Yesterday, Deadline reported that Warner Bros had gained worldwide theatrical distribution rights to Peter Jackson’s two-part adaptation of The Hobbit. They later updated their story to announce that the studio would be financing both installments of the project as well.

Their update also briefly mentioned that negotiations  were underway for Ian McKellen and Andy Serkis to reprise their roles from The Lord of the Rings trilogy – and that Elijah Wood had been approached as well.

Considering that the Frodo Baggins character doesn’t appear in J.R.R. Tolkien’s original Hobbit story, this seemed like an interesting tidbit that warranted further investigation.  Earlier this month, we learned that Orlando Bloom might be returning as Legolas and while his character isn’t featured in The Hobbit either, he still plausibly fits into the timeline. Frodo hasn’t even been born yet when the events of the Hobbit story take place. is now confirming that Wood is definitely on board, but Tolkien purists can relax – they’re not taking any serious liberties with the beloved source material. So how exactly will the character be integrated into the two films? The following could probably be classified as spoilers, so you’ve been warned…


According to TheOneRing:

As readers of “The Hobbit” know, the tale of “The Downfall of The Lord of the Rings” and “The Hobbit or There and Back Again,” are contained in the fictional “Red Book of Westmarch.” In Peter Jackson’s LOTR films, the books are shown on screen and written in by Bilbo and Frodo and handed off to Sam Gamgee. (Not explained on film are Sam’s progeny later having the book and being Wardens of the Westmarch — hence the book’s title.)

The fictional book, and either the telling from it or the reading of it, will establish Frodo in the films experiencing Bilbo’s story. Viewers too learn the tale of ‘The Hobbit’ with a familiar Frodo getting the tale as well.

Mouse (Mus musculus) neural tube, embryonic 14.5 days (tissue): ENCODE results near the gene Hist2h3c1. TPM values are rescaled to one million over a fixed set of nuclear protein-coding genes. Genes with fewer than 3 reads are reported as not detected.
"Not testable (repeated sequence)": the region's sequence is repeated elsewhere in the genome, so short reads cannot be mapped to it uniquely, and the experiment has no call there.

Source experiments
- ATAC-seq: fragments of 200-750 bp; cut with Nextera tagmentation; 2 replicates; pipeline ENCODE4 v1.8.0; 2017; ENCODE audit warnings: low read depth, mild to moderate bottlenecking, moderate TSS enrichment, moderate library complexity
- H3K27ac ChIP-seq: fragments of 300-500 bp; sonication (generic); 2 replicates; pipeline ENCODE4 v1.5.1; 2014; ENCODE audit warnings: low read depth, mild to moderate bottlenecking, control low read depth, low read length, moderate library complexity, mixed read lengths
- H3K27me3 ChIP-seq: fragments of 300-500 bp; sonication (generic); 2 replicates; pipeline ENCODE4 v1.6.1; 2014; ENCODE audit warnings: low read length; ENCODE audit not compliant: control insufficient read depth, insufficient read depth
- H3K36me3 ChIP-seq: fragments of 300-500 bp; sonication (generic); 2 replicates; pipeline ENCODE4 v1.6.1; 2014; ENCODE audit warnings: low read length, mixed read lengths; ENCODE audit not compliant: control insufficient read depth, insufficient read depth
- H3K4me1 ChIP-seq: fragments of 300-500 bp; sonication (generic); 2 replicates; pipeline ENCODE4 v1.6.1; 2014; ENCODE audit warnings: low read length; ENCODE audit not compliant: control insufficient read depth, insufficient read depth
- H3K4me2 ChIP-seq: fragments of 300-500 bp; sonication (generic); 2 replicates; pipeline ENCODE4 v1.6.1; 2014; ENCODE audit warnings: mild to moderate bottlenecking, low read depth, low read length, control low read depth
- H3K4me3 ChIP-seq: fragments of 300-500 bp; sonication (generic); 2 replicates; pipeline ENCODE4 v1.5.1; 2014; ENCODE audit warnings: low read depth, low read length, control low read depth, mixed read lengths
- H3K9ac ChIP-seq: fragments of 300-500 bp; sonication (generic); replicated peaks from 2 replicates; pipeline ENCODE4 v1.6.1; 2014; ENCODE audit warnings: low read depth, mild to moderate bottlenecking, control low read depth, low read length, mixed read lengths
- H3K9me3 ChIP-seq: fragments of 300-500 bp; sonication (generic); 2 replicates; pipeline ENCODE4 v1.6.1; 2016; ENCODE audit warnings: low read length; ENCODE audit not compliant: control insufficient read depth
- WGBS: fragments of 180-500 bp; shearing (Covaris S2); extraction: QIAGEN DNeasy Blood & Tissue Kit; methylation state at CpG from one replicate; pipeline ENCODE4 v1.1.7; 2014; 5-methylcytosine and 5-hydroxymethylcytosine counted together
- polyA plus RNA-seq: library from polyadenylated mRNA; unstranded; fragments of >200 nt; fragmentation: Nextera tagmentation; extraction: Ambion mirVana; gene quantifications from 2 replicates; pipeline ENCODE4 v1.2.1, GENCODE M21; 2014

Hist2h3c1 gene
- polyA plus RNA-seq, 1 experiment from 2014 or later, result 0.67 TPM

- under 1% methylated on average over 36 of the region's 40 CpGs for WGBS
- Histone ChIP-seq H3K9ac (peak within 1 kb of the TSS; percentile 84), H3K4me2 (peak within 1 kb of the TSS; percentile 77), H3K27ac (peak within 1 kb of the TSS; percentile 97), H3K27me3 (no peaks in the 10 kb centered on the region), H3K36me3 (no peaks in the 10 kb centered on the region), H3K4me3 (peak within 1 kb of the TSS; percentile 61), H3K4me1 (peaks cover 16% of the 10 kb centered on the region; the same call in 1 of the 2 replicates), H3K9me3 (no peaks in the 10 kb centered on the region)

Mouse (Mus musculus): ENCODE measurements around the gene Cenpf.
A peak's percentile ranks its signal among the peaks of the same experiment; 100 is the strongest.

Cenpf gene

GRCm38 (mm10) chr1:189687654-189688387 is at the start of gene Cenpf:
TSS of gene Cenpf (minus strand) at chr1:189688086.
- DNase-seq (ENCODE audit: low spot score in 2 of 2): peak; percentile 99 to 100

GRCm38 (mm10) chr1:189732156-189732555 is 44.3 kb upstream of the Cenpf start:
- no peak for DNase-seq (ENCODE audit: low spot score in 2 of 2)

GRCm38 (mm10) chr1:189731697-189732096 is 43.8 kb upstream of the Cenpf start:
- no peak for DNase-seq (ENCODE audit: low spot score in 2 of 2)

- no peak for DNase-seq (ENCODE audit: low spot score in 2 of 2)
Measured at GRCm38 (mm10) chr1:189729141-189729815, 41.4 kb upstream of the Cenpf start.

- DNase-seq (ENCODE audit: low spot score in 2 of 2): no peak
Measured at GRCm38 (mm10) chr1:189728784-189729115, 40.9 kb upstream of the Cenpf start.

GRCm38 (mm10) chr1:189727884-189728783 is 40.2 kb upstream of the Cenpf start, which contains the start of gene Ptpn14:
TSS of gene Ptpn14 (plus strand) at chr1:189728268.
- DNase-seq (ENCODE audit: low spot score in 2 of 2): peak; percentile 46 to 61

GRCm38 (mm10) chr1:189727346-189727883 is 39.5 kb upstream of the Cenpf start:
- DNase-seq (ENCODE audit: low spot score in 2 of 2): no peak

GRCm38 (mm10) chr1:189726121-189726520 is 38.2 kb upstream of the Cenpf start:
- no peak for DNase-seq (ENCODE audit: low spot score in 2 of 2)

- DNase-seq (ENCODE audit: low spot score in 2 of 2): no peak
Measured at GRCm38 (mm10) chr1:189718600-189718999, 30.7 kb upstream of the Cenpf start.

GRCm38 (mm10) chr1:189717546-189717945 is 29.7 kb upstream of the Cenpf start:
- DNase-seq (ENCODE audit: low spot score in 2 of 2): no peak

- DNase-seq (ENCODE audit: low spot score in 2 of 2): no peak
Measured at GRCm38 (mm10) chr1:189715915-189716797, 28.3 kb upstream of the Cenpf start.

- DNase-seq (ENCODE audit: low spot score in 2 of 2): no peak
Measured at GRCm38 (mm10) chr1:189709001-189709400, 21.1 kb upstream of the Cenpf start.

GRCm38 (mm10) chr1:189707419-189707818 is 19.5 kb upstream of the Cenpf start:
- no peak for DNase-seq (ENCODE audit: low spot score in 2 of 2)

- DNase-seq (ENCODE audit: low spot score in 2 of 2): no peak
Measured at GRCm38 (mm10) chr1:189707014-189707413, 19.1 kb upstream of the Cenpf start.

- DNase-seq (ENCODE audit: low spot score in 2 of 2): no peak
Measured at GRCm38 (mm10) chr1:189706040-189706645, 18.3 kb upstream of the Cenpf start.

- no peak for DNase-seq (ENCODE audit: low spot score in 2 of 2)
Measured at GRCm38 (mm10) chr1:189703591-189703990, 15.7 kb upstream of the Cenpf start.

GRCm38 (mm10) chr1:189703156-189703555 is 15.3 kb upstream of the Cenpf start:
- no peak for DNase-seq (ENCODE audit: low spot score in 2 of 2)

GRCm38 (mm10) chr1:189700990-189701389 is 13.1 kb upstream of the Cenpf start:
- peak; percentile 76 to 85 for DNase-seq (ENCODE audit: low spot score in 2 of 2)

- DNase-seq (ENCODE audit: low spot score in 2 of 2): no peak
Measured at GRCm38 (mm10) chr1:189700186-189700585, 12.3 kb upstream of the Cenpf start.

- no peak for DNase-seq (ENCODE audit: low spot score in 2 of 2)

They confirm that Frodo will be featured in the opening sequence of the first film and to me it sounds like there’s potential for him to routinely pop up at various points throughout the story (à la the Fred Savage/Peter Falk segments in The Princess Bride). As the article mentions, it’s unclear whether Frodo will be the one telling the story or listening to it. Which has me thinking…

If Frodo is simply listening to the tale, perhaps Ian Holm could return as the older Bilbo to further connect The Hobbit to The Lord of the Rings trilogy? Guillermo del Toro was eager to utilize Holm somewhere in the films when he was still involved with the project, so maybe Peter Jackson is receptive to the idea as well.

I suppose some fans might be put off by the idea of Frodo being shoehorned into the plot of The Hobbit, but to me this actually feels like a very organic way of framing the story. If they announce a young Aragorn cameo, I’ll start to get nervous.

I have to say, it’s pretty encouraging to hear how this production is shaping up – casting is nearly complete, Howard Shore is returning to score, and Jackson will be shooting the films in cutting-edge 3D. This is certainly a dramatic departure from where we were a few months ago when the fate of the project was unknown.

The Hobbit: Part 1 is scheduled to reach regular, 3D, and IMAX 3D theaters on December 19th, 2012. Part 2 will arrive a year later in December of 2013.